Looking into a lake is a beautiful reminder of the importance of reflection for our well-being. The water’s calm surface mirrors our reflection back to us, inspiring us to consider how we’re really doing at that time. Underneath the surface of lakes, water runs deep — just like the workings of the body’s cells and the soul’s thoughts and emotions. The lake park I visited for this series of wellness blogs on the U.S. national park centennial was Crater Lake National Park in Oregon: home of the deepest lake in the USA, and one of the deepest lakes in the world.
Crater Lake, which formed over the top of a volcanic basin after an eruption thousands of years ago, is 1,943 feet deep. It’s also one of the clearest lakes on Earth, with water that comes from pristine rain and snow. Plankton live in the lake, and so do two kinds of fish: rainbow trout and kokanee salmon. Two islands pop up from the middle of the lake, which is five miles in diameter. The lake’s water is such a deep, pure blue that simply the sight of it inspires awe. According to a legend from the Native Americans who lived around the lake years ago, the mountain bluebirds in the area were first grey and acquired their vivid blue color only after dipping into Crater Lake’s water.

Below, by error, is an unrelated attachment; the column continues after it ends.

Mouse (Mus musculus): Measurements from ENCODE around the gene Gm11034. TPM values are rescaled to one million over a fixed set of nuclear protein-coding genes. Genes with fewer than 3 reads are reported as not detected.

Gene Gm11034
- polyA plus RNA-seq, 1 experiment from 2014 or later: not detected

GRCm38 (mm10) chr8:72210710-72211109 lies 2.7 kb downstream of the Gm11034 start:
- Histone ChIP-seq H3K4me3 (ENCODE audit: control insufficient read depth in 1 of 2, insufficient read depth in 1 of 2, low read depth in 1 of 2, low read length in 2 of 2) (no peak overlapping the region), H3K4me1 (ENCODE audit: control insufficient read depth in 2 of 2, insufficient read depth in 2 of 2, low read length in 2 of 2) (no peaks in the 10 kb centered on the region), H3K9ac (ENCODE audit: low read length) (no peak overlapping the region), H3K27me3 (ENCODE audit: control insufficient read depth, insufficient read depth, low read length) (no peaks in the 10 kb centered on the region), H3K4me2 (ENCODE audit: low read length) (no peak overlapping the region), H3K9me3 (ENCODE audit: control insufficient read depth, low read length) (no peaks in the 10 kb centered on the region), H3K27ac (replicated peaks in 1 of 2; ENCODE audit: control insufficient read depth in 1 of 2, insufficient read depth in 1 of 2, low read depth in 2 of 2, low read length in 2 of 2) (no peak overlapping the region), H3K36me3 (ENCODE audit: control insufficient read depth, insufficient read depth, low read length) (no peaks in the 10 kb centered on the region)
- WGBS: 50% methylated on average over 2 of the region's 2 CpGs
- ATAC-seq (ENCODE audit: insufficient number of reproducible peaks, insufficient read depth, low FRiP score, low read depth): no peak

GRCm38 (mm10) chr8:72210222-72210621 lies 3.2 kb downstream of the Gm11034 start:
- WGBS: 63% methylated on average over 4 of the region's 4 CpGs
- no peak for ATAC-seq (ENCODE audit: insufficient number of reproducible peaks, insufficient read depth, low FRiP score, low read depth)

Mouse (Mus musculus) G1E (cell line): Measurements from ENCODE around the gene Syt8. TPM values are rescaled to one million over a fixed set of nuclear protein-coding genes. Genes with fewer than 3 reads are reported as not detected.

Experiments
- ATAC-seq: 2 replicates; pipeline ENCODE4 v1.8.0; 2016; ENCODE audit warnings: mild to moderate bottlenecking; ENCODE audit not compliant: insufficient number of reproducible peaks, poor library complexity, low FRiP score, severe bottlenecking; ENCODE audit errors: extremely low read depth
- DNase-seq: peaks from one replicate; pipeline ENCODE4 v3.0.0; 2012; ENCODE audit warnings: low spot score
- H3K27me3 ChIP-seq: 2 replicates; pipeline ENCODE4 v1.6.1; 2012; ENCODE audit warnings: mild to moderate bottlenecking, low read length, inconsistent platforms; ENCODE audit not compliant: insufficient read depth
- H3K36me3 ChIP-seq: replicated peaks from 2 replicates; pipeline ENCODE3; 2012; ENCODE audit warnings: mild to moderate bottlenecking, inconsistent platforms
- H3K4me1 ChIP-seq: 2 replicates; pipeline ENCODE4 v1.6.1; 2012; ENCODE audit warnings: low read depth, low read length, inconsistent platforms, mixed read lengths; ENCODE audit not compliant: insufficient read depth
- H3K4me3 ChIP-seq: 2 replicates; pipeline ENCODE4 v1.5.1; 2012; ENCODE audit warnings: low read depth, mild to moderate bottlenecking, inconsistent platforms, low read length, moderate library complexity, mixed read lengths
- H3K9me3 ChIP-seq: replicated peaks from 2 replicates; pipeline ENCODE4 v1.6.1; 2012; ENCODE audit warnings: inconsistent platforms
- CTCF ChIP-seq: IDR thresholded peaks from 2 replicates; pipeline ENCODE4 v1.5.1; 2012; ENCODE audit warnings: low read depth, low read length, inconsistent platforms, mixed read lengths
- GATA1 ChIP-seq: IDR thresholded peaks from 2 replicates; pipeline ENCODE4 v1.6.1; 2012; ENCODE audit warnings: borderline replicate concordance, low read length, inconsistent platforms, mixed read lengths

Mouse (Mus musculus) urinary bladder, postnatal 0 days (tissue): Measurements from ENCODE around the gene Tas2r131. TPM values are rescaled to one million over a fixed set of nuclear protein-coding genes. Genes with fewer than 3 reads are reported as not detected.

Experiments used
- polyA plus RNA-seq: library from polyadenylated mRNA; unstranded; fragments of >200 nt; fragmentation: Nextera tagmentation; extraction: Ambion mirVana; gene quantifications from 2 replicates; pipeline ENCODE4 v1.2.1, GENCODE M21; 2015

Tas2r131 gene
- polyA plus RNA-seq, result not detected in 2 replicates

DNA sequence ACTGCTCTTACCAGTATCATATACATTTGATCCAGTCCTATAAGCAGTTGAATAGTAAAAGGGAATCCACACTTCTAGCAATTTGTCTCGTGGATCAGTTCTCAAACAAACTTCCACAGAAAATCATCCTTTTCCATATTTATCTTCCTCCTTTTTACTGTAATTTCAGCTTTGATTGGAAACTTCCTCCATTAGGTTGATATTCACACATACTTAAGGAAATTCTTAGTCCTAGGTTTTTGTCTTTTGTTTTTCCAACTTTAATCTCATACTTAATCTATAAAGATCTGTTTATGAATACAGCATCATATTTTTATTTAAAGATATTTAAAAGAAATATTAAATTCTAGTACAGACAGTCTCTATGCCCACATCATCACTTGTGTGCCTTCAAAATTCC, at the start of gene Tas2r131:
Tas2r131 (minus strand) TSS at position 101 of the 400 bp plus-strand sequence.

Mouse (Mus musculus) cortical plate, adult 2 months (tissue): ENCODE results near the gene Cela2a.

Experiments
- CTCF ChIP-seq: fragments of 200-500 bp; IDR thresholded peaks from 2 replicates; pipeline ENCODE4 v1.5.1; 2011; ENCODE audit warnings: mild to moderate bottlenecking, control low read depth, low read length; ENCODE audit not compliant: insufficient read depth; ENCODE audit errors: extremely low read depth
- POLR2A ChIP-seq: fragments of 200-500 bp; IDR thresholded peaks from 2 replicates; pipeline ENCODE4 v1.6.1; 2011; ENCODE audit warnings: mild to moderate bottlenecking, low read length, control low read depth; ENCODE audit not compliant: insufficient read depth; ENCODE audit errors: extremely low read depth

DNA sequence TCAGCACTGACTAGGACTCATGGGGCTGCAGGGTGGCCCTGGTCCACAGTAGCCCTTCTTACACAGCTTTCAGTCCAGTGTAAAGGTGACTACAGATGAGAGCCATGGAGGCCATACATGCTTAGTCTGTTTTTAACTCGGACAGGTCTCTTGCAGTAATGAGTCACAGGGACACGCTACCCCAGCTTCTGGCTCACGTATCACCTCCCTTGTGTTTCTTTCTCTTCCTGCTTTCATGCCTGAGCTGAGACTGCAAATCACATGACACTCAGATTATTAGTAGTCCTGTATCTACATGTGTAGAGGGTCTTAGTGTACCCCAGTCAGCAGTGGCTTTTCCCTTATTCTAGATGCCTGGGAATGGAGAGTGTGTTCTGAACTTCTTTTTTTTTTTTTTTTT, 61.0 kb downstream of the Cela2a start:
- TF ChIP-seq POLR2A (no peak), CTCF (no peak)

This wonderful lake is just one of many on the planet, though. There are lakes of all shapes and sizes dotting the landscape for us to visit to reflect on our lives. So you won’t have to travel far to find a lake to visit for some refreshing reflection whenever you can make time for it. Afterward, let your lake time motivate you to reflect on your life every day — perhaps when you first get up in the morning, or just before you go to sleep at night (when you’re less distracted and more relaxed).
Water promotes reflection in a variety of powerful ways. It symbolizes clarity and purity, inspiring us to try to understand our lives better and clean up the messes that linger under the surface, with God’s help. Not only that, but water molecules transmit energy that affects us at the cellular level. Since our bodies are made up of so much water (between 60 and 70 percent for most adults), the water in our cells resonates with the energy of the water molecules we encounter at natural places like lakes.
Masaru Emoto, who conducts fascinating research into how water molecules change scientifically in response to people, writes in his book The Secret Life of Water that if readers “simply look at water” then “you will discover that water takes you to another world where you will feel the water within you being washed clean … it will heal you at your core.”
What situation in your life right now could you understand more clearly if you went to a lake to reflect on it? What decision are you trying to make that you could make with more confidence if you reflected on it thoroughly first?